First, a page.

Now THIS Is What I Mean By “Advanced” Training

We’ve had a ton of discussions with clients after the Project Management Institute (PMI)announcement that it would soon demand business and leadership training from its certification holders. Some organizations wanted just the facts – who, what, where, when, why, and how — then were on their way. A few weren’t interested for personal reasons: their organizations don’t require or reward PMI certification.

The most interesting talks, however, were with customers who didn’t really focus on the requirements at all. The original blog post or email had merely crystallized needs that they already had. We heard it again and again: “We’ve already had the basics, we’ve already put everyone through the curriculum. How do we get better, how do we advance?”

These kinds of conversations are music to my ears, because it means that we’re going to talk about building new and differentiated capabilities. In other words, these clients aren’t just thinking about industry standards and compliance. They now think strategically about how their staff’s strengths and weaknesses match up to their organization’s opportunities and threats.

So how does this play out in practice? Each firm or agency is different, but we believe there a few useful questions that help focus on the learning that your organization needs to advance.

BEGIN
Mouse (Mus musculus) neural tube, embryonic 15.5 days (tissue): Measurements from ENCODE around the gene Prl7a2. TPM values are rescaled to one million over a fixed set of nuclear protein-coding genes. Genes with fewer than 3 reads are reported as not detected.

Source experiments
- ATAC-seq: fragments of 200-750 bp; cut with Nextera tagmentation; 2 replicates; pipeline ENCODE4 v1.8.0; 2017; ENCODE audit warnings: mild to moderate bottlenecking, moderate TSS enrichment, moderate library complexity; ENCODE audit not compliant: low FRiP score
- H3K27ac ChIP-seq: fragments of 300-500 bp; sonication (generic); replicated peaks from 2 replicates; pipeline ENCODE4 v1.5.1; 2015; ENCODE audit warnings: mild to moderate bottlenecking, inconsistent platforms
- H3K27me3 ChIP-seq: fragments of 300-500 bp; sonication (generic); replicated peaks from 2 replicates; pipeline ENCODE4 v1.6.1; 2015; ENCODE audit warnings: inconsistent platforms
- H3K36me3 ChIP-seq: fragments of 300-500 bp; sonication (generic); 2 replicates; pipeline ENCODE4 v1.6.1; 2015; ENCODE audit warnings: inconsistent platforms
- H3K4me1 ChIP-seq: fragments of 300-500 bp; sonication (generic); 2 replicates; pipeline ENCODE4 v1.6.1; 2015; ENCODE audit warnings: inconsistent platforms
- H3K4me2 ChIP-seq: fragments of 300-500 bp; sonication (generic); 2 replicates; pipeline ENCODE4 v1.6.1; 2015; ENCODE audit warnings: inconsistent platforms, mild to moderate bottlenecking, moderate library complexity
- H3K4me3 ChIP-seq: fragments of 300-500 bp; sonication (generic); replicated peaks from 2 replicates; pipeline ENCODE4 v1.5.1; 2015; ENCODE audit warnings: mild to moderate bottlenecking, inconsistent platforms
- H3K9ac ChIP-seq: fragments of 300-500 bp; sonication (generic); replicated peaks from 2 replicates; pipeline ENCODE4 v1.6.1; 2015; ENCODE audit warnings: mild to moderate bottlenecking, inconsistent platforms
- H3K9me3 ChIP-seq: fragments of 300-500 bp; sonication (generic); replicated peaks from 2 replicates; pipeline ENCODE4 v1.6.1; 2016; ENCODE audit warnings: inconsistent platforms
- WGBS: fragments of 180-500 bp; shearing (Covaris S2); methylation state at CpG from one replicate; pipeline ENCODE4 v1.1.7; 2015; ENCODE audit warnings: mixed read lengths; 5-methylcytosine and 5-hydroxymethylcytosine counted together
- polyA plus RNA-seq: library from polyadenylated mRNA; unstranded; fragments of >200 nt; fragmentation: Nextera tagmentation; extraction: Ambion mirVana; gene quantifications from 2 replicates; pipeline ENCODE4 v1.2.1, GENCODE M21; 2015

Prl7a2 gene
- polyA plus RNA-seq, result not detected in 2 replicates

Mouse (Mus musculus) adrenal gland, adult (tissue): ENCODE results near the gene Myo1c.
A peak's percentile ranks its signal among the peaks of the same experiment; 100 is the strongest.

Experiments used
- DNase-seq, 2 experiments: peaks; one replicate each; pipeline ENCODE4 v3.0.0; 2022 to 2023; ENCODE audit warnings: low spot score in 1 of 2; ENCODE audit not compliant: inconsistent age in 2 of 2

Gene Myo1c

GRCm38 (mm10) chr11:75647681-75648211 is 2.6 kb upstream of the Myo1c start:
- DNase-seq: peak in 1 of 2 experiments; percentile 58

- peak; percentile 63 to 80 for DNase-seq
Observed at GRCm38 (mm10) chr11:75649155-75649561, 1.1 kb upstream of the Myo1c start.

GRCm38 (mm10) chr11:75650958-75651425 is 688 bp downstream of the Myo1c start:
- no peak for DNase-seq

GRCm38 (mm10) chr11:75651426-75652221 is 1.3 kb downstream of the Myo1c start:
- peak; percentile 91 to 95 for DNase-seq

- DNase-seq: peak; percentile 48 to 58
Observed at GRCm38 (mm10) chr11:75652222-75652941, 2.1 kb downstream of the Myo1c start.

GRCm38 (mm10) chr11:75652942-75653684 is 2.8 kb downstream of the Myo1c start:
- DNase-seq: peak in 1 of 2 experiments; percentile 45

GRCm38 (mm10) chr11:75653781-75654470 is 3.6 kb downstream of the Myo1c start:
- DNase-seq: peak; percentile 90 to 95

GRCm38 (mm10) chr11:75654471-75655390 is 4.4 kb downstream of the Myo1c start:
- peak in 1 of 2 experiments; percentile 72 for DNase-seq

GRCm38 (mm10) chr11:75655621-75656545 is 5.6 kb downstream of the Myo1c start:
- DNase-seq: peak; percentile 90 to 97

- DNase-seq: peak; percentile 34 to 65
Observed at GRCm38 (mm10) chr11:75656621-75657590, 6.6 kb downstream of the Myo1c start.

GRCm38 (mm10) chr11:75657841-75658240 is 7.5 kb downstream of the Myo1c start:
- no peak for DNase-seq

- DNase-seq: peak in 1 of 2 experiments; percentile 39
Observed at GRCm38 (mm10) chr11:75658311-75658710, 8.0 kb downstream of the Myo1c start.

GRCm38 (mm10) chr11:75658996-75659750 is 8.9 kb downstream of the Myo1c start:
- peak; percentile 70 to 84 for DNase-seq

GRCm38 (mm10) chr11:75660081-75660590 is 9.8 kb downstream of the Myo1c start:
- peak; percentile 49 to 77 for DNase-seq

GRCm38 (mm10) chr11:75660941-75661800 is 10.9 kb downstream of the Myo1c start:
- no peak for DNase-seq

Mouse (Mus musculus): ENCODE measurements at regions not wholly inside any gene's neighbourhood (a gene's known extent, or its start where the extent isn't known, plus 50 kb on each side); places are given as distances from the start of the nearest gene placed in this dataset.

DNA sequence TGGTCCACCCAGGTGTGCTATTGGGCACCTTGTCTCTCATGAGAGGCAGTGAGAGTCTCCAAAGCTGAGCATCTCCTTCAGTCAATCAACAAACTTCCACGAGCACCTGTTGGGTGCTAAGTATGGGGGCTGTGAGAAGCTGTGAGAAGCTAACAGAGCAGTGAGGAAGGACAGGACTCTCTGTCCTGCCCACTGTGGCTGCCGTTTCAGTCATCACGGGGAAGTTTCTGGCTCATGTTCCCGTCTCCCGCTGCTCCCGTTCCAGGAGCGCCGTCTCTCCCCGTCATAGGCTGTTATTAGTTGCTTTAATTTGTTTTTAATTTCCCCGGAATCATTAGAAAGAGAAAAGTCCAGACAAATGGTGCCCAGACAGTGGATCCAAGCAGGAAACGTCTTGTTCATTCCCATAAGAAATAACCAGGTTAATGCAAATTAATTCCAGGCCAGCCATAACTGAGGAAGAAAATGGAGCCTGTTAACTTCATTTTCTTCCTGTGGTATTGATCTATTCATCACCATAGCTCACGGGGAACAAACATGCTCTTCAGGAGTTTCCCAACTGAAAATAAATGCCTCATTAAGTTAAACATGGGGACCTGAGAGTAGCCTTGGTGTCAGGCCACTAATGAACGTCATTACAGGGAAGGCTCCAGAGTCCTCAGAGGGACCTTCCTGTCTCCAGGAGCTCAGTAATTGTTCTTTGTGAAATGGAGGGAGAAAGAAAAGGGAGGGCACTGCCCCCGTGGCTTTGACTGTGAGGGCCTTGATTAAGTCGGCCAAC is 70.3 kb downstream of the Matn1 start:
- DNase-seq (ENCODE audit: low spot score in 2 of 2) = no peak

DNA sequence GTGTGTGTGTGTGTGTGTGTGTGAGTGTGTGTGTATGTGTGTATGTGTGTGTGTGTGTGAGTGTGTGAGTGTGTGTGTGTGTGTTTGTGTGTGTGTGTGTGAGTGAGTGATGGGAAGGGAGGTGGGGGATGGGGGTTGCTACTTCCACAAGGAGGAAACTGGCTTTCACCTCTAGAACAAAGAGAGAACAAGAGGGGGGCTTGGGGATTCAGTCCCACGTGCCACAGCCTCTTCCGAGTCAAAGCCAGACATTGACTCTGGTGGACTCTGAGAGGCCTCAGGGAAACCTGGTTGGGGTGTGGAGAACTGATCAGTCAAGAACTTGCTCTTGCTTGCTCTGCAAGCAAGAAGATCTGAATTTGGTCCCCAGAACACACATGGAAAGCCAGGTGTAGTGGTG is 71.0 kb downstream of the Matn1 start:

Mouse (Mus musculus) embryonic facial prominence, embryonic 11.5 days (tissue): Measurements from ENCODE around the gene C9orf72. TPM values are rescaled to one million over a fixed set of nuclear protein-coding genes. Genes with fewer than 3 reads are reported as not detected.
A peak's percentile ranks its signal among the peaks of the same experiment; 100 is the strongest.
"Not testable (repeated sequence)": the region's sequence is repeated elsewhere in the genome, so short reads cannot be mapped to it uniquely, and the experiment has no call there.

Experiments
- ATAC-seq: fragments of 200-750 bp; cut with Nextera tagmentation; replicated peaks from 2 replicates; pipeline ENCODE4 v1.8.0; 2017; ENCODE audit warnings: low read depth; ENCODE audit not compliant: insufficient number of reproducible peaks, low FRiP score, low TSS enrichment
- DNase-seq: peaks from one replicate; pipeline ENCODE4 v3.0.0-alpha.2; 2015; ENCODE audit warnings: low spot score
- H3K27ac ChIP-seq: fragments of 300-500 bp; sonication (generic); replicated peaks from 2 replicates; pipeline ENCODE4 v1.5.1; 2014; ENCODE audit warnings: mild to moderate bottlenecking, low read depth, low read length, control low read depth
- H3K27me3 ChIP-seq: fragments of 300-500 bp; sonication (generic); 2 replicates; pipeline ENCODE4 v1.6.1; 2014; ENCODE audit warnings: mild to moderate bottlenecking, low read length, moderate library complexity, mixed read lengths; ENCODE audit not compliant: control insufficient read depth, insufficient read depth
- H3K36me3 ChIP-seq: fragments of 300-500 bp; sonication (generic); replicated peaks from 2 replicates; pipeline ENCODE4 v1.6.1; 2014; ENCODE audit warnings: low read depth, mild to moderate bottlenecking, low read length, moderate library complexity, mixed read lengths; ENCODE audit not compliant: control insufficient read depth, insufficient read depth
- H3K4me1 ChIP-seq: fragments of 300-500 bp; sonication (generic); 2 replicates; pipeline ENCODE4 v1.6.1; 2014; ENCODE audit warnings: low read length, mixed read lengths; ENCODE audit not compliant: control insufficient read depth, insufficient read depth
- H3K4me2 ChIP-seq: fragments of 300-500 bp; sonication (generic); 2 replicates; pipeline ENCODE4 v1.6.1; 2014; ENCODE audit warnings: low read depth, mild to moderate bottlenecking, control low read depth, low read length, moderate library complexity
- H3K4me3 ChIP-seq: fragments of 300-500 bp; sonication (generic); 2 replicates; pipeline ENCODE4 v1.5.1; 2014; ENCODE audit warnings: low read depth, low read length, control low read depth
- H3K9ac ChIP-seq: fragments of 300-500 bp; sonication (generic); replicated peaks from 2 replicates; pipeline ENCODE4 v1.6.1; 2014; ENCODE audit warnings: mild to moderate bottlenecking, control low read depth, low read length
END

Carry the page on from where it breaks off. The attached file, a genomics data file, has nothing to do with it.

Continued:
1. Knowledge and Skill Gaps: These are items that were simply missed in previous training or need formal reinforcement. Example course topics that address gaps:  How to Lead a Team;  How to Model, Analyze, and Improve Business Processes.
  2. Knowledge and Skill Mastery: Here’s where one truly goes beyond the basics and gets command of a subject. Courses like Project Cost & Schedule Management; Project Risk Management; Strategies for Effective Stakeholder Engagement; and  Vendor Relationship Management take one to the next level.
  3. Behavior Change: Here’s the real opportunity to breakthrough performance: ensuring that skills manifest themselves in behavior. Our simulations — for example, Managing by Project; Managing by Project: Construction; and Leadership in High-Performance Teams — move participants from mere understanding of skills to application of these skills back in the working world.

As always, if your organization would like discuss these ideas and how it will impact your project management training curriculum, please use the contact form below. We are happy to review your current curriculum, your upcoming learning plans, and make recommendations.

 

PM Skills Benchmark Study

PM Solutions and PM College are pleased to announce our latest research initiative: The Project Manager Skills Benchmark Study. This study is designed to help us understand current skill levels of project managers in the areas of project management, leadership, and business. What skills do project managers have, and how do these skills impact project and organizational success?

This survey should take about 10 minutes of your time. Complete survey results (which includes the full data and cross tabulations) will be sent to all those who finish the survey.

TakeSurveyNow

The Biotech IT PMO 2.0

As a CIO, you have either made – or heard – recommendations to create an IT project management office. Perhaps you have implemented one, and your department is reaping the benefits of project planning, monitoring, and controlling. IT delivers its projects on time, on budget, and to spec. Congratulations! You and your IT PMO have put the foundation of consistent innovation in place.

Nevertheless, it is no more than a foundation. A PMO must…